“The prospects for real progress on substantive issues with China are now better than at any point in the Trump administration,” said Andy Rothman, investment strategist at Matthews Asia.
What Trump and Xi achieved was the gift of additional time — 90 days, at least — to try to resolve the thorny and complicated issues that divide them. Most important among them, and perhaps the most intractable, is the U.S. argument that Beijing has deployed predatory tactics in a headlong drive to overtake America’s global supremacy in high technology.
Yet reaching a permanent peace will hardly be easy. The Trump administration asserts, and many experts agree, that China systematically steals trade secrets and forces the U.S. and other foreign countries to hand over sensitive technology as the price of admission to the vast Chinese market.
Washington also regards Beijing’s ambitious long-term development plan, “Made in China 2025,” as a scheme to dominate such fields as robotics and electric vehicles by unfairly subsidizing Chinese companies and discriminating against foreign competitors.
This year, Trump imposed an import tax of 25 percent on $50 billion in products, then hit an additional $200 billion worth of goods with 10 percent tariffs. Those 10 percent tariffs were scheduled to ratchet up to 25 percent on Jan. 1 if the United States and China failed to reach an agreement to at least postpone that move.
In Buenos Aires, they did reach such an accord. Trump agreed to delay the scheduled U.S. tariff increase for 90 days while the two sides negotiate over the administration’s technology-related complaints. In return, China agreed to buy what the White House called a “not yet agreed upon, but very substantial” amount of U.S. products to help narrow America’s gaping trade deficit with China. If the Chinese did eventually increase such purchases, it would be warmly welcomed in the U.S. Farm Belt, where producers of soybeans and other crops have been hurt by Beijing’s retaliatory tariffs.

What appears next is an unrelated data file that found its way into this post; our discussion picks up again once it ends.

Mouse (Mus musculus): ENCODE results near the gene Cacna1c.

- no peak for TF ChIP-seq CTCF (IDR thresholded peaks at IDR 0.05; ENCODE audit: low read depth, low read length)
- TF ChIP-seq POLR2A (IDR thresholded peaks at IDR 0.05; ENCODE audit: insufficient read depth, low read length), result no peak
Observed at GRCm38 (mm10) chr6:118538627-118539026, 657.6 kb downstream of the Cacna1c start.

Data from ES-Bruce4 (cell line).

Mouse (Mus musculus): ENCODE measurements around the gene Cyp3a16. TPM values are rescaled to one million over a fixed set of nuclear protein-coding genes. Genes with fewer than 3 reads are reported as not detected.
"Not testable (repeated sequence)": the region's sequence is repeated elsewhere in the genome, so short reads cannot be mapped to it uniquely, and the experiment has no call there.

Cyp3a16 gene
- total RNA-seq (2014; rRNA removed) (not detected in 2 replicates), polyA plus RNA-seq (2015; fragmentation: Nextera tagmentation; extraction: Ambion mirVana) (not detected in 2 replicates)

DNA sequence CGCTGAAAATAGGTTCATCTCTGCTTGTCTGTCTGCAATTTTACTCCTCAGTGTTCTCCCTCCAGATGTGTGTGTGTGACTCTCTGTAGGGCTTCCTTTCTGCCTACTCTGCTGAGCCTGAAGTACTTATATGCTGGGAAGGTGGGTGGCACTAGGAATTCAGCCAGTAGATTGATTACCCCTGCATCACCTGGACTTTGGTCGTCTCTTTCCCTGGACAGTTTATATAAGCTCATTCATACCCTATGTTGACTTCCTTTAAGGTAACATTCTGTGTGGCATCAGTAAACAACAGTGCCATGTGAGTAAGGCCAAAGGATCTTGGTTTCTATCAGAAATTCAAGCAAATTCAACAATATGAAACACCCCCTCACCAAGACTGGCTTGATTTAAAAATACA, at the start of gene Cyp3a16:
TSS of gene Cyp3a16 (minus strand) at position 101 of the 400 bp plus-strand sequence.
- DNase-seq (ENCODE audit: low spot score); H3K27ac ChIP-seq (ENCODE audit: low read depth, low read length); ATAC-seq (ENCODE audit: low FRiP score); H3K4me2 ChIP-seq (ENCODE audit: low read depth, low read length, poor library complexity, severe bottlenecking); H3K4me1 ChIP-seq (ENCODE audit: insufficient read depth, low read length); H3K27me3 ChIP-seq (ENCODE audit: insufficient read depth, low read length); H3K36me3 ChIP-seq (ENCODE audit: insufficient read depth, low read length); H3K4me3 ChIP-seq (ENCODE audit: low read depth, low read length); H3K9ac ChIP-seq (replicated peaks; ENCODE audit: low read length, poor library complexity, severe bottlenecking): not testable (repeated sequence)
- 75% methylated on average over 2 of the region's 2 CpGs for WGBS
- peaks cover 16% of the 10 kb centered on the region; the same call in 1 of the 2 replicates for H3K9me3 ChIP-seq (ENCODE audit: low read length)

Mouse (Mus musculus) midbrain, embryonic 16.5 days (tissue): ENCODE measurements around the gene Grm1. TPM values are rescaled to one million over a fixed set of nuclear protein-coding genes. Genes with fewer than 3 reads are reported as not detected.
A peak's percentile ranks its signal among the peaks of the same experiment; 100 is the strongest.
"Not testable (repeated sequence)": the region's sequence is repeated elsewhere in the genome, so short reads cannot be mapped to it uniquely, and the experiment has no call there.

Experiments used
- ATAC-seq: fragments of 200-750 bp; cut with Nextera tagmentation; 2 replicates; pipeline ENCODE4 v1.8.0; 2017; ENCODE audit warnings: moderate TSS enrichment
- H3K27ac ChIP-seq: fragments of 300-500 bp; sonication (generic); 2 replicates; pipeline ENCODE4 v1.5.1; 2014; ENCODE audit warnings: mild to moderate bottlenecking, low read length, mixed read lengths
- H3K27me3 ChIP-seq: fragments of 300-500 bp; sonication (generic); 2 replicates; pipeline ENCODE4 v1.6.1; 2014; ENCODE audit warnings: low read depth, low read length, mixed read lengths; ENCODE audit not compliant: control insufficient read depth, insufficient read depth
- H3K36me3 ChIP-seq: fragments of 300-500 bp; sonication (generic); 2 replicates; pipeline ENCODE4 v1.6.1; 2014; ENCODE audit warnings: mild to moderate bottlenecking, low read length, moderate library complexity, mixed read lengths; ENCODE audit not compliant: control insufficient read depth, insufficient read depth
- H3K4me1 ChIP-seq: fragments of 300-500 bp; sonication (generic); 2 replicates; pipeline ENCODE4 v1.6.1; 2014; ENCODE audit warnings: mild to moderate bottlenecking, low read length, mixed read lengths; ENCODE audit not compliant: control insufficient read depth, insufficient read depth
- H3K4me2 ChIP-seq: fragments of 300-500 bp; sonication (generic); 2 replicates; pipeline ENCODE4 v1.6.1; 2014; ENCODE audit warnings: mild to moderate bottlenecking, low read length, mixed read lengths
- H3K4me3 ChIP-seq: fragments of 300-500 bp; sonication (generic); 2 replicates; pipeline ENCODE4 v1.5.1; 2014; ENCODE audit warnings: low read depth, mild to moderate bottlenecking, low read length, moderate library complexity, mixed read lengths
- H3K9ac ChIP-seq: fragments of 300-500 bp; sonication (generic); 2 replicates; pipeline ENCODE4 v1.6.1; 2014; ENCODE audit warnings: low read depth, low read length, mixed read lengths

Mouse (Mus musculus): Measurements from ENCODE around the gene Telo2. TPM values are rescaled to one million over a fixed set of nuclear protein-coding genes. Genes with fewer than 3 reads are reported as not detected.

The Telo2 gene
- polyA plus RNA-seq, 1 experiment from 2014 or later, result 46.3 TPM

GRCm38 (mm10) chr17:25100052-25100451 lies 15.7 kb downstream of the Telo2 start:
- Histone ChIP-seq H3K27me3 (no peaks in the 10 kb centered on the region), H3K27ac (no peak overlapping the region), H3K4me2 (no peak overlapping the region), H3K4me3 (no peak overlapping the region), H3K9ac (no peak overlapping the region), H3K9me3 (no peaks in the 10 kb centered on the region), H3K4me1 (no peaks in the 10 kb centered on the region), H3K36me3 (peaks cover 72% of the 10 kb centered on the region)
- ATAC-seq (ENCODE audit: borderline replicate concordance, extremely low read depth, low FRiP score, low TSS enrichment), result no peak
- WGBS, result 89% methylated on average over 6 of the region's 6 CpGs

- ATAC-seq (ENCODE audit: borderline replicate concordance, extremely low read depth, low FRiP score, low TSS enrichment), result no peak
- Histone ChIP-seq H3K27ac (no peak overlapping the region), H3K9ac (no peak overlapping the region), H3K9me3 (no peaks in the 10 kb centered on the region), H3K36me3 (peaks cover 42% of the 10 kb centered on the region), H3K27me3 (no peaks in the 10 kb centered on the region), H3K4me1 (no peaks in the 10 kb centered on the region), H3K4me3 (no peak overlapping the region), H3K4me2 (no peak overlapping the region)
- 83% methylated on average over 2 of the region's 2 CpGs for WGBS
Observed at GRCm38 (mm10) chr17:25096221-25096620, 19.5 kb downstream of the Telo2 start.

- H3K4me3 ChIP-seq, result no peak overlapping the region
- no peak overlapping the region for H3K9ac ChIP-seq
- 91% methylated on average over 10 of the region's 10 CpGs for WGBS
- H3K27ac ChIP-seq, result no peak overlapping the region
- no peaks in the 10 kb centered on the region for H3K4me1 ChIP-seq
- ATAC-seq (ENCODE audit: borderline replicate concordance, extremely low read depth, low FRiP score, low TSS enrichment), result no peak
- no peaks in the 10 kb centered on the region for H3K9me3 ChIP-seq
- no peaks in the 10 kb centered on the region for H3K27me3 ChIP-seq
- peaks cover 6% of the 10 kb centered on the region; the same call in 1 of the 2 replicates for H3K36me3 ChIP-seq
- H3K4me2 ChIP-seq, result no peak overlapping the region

But can China be trusted? Its contentious tech policies lie at the heart of its economic vision, and Beijing could prove reluctant to sacrifice its ambition, no matter what longer-term agreement with the United States it eventually reaches.
“Make no mistake about it: The issues that we have with China are deep structural issues, and you’re not going to resolve all of them in 90 days or even 180 days,” said Dean Pinkert, a former commissioner on the U.S. International Trade Commission and now a partner at the law firm Hughes Hubbard & Reed. The Trump administration is “going to have to decide how much progress they need in order to define it as a win.”
Parag Khanna, founder of the FutureMap consultancy and author of the forthcoming book “The Future is Asian,” noted that in speeches to domestic Chinese audiences, Xi is still promoting the economic self-reliance that Made in China 2025 symbolizes.
“What he’s saying to his own people has more long-term validity than what he’s saying to Trump over dinner for the sake of everyone saving face,” Khanna said.
Even so, the Buenos Aires breakthrough may calm investors who worried about financial damage from the trade hostilities. Caterpillar, Ford and other U.S. corporate giants have complained that the higher Trump tariffs, if kept in place, would guarantee higher costs and lower profits. That’s one reason the Dow Jones Industrial Average tumbled this fall after hitting a record close Oct. 3.
In the meantime, just as Trump dialed back the drama on one trade front over the weekend, he magnified the tension on another. En route from Buenos Aires on Air Force One, the president told reporters that he would soon notify Congress that he’s abandoning the North American Free Trade Agreement. Such a move would force lawmakers to approve the NAFTA replacement he reached Sept. 30 with Canada and Mexico — or have no North American trade bloc at all. The absence of any such bloc would hurt companies that have built supply chains that crisscross the three countries’ borders.
“This trades one trade uncertainty for another,” Diane Swonk, chief economist at Grant Thornton, tweeted. “Policy uncertainty remains unusually high for an economy that on paper should be feeling fat and happy.”
Prospects in Congress for the new deal — the U.S.-Mexico-Canada Trade Agreement — were complicated by the midterm elections, which left opposition Democrats in control of the U.S. House. Democrats favor provisions of the USMCA that encourage automakers to shift production back to the United States. But they say the deal must do more to protect U.S. workers from low-wage Mexican competition.
“The work is not done yet,” Democratic Sen. Sherrod Brown of Ohio told CNN’s “State of the Union” on Sunday.